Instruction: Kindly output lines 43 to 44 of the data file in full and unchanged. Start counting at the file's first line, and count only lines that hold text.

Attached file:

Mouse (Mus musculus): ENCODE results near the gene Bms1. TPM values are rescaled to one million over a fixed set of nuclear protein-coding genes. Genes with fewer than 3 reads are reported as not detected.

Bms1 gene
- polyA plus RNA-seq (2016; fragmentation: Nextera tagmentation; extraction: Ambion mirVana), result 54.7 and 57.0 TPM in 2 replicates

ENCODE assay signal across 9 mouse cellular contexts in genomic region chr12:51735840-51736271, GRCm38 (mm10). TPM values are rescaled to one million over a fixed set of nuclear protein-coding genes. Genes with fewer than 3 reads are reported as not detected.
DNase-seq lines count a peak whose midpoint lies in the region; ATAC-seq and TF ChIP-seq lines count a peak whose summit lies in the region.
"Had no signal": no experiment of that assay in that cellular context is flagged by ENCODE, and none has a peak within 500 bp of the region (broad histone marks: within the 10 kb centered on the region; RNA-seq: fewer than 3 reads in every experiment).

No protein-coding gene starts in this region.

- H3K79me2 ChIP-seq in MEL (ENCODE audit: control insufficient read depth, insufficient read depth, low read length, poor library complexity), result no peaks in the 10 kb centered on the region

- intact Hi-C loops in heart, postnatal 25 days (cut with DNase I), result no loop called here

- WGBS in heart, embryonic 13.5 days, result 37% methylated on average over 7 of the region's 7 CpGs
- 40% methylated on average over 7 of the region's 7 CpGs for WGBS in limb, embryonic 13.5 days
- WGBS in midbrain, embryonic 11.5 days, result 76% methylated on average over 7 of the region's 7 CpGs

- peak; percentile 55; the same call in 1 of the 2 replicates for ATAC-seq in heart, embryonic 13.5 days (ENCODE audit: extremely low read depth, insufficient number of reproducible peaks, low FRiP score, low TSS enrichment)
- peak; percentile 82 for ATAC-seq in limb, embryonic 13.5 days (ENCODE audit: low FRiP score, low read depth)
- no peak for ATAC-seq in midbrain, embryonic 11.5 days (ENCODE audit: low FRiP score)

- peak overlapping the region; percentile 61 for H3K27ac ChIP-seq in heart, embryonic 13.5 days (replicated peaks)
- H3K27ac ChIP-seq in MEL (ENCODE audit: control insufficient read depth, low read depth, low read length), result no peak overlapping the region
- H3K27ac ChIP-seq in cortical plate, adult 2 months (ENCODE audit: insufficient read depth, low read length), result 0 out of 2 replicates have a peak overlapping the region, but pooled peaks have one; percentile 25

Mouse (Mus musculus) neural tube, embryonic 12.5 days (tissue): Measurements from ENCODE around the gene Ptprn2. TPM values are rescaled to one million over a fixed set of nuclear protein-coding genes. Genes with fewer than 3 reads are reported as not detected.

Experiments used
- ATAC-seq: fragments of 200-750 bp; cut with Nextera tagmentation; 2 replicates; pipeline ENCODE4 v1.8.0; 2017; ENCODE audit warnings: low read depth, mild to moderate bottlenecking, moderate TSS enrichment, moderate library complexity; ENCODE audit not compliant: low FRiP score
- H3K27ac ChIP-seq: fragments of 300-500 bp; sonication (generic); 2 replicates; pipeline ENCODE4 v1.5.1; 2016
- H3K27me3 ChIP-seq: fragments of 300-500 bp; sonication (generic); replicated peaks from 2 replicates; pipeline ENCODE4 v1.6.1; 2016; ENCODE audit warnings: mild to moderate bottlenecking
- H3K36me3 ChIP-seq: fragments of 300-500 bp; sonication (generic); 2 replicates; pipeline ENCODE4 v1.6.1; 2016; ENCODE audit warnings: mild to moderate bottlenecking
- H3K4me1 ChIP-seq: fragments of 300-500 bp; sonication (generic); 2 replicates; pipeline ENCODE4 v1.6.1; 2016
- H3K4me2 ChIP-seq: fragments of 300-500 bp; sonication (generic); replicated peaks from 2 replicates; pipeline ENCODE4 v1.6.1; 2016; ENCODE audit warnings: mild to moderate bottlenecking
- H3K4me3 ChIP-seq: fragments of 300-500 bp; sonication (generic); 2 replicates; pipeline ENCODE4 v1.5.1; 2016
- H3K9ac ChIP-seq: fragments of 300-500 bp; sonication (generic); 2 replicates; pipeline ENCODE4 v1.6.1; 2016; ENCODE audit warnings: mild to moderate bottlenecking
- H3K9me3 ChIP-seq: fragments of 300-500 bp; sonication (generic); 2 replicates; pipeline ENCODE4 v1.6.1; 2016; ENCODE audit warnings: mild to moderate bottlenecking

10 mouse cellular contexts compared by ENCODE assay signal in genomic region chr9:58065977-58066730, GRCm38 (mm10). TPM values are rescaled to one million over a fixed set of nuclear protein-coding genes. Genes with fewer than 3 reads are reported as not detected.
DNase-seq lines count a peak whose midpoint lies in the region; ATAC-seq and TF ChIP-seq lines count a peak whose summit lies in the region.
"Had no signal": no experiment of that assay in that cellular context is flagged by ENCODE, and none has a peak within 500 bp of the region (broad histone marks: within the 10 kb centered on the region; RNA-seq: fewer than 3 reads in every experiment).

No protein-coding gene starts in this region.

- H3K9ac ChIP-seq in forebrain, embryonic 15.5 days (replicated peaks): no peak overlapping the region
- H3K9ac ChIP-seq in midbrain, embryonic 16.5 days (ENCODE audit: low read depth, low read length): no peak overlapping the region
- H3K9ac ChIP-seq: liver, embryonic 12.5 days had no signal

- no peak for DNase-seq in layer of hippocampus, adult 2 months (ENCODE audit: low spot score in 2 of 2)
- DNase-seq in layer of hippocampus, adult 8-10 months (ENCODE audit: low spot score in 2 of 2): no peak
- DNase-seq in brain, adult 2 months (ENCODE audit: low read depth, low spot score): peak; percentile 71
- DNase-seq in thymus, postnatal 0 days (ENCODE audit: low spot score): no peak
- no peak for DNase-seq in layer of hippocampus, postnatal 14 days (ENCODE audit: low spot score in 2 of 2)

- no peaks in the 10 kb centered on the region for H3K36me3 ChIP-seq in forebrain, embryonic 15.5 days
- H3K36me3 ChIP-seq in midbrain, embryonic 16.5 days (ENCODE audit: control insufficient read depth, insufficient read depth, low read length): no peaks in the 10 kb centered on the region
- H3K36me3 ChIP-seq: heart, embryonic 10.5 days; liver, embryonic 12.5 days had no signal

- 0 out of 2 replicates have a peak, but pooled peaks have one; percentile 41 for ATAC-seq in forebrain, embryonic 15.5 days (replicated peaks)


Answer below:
- H3K36me3 ChIP-seq in midbrain, embryonic 16.5 days (ENCODE audit: control insufficient read depth, insufficient read depth, low read length): no peaks in the 10 kb centered on the region
- H3K36me3 ChIP-seq: heart, embryonic 10.5 days; liver, embryonic 12.5 days had no signal